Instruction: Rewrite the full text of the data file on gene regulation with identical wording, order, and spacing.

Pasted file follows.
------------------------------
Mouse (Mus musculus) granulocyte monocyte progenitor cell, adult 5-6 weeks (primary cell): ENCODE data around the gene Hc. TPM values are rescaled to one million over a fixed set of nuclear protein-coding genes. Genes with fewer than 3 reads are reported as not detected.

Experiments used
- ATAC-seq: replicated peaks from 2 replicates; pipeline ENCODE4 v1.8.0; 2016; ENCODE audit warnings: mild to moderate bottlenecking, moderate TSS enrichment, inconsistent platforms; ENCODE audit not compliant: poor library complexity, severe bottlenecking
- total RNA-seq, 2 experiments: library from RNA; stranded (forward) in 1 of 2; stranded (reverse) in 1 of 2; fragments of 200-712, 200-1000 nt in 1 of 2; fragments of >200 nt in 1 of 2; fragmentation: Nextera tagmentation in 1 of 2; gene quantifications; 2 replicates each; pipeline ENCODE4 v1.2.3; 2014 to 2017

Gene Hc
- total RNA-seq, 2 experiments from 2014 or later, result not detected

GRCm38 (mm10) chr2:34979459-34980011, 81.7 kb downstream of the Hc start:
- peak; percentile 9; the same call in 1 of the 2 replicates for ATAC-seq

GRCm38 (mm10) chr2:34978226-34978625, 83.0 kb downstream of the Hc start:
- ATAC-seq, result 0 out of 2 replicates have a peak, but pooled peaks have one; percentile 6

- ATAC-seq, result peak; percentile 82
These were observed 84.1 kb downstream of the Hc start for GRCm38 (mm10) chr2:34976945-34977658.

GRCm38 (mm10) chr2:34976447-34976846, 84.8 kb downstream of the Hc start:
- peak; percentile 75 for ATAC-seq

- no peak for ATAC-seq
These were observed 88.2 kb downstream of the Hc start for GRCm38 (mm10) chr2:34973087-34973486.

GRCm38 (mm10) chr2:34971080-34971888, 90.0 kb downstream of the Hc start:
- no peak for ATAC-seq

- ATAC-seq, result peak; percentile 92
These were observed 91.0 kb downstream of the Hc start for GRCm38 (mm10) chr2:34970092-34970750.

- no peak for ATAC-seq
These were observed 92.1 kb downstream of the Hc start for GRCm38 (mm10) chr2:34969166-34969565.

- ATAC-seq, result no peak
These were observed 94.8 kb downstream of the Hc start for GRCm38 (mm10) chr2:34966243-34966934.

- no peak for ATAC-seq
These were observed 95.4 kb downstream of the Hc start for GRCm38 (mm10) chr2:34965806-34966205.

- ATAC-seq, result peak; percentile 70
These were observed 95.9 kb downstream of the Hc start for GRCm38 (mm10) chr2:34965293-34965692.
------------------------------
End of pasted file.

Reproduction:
Mouse (Mus musculus) granulocyte monocyte progenitor cell, adult 5-6 weeks (primary cell): ENCODE data around the gene Hc. TPM values are rescaled to one million over a fixed set of nuclear protein-coding genes. Genes with fewer than 3 reads are reported as not detected.

Experiments used
- ATAC-seq: replicated peaks from 2 replicates; pipeline ENCODE4 v1.8.0; 2016; ENCODE audit warnings: mild to moderate bottlenecking, moderate TSS enrichment, inconsistent platforms; ENCODE audit not compliant: poor library complexity, severe bottlenecking
- total RNA-seq, 2 experiments: library from RNA; stranded (forward) in 1 of 2; stranded (reverse) in 1 of 2; fragments of 200-712, 200-1000 nt in 1 of 2; fragments of >200 nt in 1 of 2; fragmentation: Nextera tagmentation in 1 of 2; gene quantifications; 2 replicates each; pipeline ENCODE4 v1.2.3; 2014 to 2017

Gene Hc
- total RNA-seq, 2 experiments from 2014 or later, result not detected

GRCm38 (mm10) chr2:34979459-34980011, 81.7 kb downstream of the Hc start:
- peak; percentile 9; the same call in 1 of the 2 replicates for ATAC-seq

GRCm38 (mm10) chr2:34978226-34978625, 83.0 kb downstream of the Hc start:
- ATAC-seq, result 0 out of 2 replicates have a peak, but pooled peaks have one; percentile 6

- ATAC-seq, result peak; percentile 82
These were observed 84.1 kb downstream of the Hc start for GRCm38 (mm10) chr2:34976945-34977658.

GRCm38 (mm10) chr2:34976447-34976846, 84.8 kb downstream of the Hc start:
- peak; percentile 75 for ATAC-seq

- no peak for ATAC-seq
These were observed 88.2 kb downstream of the Hc start for GRCm38 (mm10) chr2:34973087-34973486.

GRCm38 (mm10) chr2:34971080-34971888, 90.0 kb downstream of the Hc start:
- no peak for ATAC-seq

- ATAC-seq, result peak; percentile 92
These were observed 91.0 kb downstream of the Hc start for GRCm38 (mm10) chr2:34970092-34970750.

- no peak for ATAC-seq
These were observed 92.1 kb downstream of the Hc start for GRCm38 (mm10) chr2:34969166-34969565.

- ATAC-seq, result no peak
These were observed 94.8 kb downstream of the Hc start for GRCm38 (mm10) chr2:34966243-34966934.

- no peak for ATAC-seq
These were observed 95.4 kb downstream of the Hc start for GRCm38 (mm10) chr2:34965806-34966205.

- ATAC-seq, result peak; percentile 70
These were observed 95.9 kb downstream of the Hc start for GRCm38 (mm10) chr2:34965293-34965692.